How to Get a Great Blowout Haircut

This easy cut could be your new signature look.

By Jessica Punter

It’s hard to pinpoint when and where hairstyles emerge, but the origins of the ‘Brooklyn fade’, or the blowout haircut, are relatively easy to place. It started in the 1990s in the aforementioned district of New York and spread to New Jersey, Philadelphia and the East Coast hubs of the USA, before becoming a worldwide sensation.

One early adopter was tangerine reality star Pauly D, from MTV’s Jersey Shore, with some people referencing his thickly-gelled style as a winning example. We have nothing against Pauly, but we prefer the way stars like Chadwick Boseman, NBA baller Nick Young and from the UK, dancers Ashley and Jordan Banjo have styled it in recent years.

It’s a great look for afro hair, but David Beckham and Adam Levine have proved that versions of it can work with straight follicles too.

The point is, blowout haircuts can look very different from one another. The key feature is simply about blending a fresh fade and short sides with a longer, well-shaped and styled top.

What is a Blowout Haircut?

A blowout cut should not be confused with a ‘blowout’ or a blow dried hair style, as Dan Chung, stylist at top London salon The Lion & The Fox explains: “A blowout cut is also known as a temple or taper fade. It has a strong contrast line up around the ear. You can go shorter or longer on the top, but the main points are where it’s tapered around the temple, sideburns and neckline.”

Whereas the sides and lines are tight, the top is more grown out and can be styled with some height if you wish to exaggerate it. Flat top styles, slick backs and a messy nest of curls can all work. Or you can keep it relatively short and blend it smoothly with your beard.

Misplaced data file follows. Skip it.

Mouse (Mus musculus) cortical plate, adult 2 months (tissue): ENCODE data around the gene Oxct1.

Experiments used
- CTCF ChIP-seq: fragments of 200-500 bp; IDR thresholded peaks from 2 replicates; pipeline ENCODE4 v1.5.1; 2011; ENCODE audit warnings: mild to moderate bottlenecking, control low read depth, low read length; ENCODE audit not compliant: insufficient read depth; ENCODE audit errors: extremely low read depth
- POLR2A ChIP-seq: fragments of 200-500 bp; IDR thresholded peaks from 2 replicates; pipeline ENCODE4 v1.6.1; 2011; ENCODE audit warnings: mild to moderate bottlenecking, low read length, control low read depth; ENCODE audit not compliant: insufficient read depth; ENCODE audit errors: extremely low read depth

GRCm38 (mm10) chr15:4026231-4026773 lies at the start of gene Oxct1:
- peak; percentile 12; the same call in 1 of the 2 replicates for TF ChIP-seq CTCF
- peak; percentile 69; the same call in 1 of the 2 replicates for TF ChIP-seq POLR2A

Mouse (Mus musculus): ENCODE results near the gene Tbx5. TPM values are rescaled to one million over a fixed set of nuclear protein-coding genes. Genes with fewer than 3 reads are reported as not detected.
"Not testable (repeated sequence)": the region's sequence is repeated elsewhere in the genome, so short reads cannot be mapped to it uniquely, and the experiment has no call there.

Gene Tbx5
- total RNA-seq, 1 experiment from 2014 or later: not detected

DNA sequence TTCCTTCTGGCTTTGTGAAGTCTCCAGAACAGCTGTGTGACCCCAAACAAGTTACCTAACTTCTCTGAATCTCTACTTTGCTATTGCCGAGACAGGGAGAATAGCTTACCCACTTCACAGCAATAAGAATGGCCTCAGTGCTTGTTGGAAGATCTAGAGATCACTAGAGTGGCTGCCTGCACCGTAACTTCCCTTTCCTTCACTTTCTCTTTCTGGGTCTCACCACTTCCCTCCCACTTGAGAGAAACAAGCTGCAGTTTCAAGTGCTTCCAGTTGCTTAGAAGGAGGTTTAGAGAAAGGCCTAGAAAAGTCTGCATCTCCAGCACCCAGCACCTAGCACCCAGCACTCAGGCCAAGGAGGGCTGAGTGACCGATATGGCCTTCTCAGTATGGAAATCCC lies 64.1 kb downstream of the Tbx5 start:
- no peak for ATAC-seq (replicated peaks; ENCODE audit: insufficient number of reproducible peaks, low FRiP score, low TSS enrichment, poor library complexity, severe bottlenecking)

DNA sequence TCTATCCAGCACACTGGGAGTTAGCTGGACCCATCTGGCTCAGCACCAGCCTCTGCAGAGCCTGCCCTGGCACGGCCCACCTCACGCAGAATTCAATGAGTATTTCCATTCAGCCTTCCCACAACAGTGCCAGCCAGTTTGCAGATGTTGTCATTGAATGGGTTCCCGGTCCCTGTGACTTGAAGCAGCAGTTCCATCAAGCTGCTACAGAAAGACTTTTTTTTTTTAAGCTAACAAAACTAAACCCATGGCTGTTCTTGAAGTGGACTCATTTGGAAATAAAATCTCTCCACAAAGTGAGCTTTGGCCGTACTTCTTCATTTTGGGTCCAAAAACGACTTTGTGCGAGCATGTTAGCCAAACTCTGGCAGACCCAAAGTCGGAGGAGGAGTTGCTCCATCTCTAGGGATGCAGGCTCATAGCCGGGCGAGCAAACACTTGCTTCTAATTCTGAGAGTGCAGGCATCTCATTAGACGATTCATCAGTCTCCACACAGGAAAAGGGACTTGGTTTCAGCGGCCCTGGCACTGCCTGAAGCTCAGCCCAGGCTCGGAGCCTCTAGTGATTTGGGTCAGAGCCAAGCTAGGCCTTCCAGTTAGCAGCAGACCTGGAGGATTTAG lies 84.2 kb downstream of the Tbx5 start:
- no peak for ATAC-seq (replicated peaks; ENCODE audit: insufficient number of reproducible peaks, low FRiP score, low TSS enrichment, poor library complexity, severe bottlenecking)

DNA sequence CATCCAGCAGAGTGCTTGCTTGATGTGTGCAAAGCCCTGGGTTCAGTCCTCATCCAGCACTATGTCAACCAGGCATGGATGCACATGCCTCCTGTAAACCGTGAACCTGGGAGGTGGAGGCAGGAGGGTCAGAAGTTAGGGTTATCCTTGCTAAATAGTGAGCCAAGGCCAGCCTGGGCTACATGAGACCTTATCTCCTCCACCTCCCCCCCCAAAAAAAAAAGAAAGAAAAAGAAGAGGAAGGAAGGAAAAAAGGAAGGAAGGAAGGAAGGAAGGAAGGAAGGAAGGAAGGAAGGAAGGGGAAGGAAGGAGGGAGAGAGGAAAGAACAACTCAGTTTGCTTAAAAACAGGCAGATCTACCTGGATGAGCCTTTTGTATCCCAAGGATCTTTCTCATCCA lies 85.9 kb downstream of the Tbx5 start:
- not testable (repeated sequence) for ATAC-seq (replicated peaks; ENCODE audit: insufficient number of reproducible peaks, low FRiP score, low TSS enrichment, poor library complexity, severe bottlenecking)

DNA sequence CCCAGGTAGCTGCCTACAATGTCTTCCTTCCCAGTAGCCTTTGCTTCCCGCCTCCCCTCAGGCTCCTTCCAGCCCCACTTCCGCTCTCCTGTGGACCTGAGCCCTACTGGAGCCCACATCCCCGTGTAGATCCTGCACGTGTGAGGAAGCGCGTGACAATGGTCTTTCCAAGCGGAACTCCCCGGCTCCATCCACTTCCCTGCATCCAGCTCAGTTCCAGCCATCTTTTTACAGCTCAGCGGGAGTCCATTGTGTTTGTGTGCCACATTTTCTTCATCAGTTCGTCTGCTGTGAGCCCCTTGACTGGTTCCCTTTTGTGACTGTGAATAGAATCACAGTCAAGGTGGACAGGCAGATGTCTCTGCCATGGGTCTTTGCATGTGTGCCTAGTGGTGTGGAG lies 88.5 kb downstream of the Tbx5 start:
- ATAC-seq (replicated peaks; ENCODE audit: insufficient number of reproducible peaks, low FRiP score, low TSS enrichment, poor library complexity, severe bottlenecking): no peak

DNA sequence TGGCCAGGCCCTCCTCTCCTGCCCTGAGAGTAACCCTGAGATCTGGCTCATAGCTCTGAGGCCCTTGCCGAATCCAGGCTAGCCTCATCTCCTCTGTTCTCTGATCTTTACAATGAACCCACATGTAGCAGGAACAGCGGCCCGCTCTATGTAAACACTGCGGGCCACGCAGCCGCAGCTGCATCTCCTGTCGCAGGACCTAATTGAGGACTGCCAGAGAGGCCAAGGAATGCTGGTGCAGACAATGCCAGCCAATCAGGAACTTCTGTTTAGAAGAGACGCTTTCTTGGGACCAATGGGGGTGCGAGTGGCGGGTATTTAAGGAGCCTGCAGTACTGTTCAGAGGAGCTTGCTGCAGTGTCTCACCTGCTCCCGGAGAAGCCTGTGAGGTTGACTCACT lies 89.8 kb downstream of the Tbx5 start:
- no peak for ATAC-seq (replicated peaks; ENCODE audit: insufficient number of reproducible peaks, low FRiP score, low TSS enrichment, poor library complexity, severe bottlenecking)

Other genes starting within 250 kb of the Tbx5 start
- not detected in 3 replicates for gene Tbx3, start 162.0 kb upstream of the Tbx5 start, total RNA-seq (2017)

What To Ask For At The Barbers

In general, if you’re asking your barber for a blowout, you’re asking for the hair to be tapered at the neck, sideburns and temple area. “The line at the nape or the front hairline is important,” says Chung, “in particular the line up around the ear. You shouldn’t go shorter than a grade one above the ear.”

You want to keep the length on top, so minimally trim this area if the length isn’t quite there yet. Also consider if you want to keep the hairline natural, shape the edges, add tramlines or clean up the line around the forehead, like Drake does, for example.

Dense, dark hair works best with a fade and your hair type will inform how it should be styled. After washing, afro hair should be left to dry naturally and finished with a little oil, with a longer top that isn’t overly shaped. Asian or caucasian hair should be styled with a pomade or wax – or even paste or cream – with a matt finish to keep the texture.

Be warned, tight fades need regular maintenance so if you’re not that familiar with your barber, you’ll be getting better acquainted with regular trims needed every two weeks to keep those lines on point.


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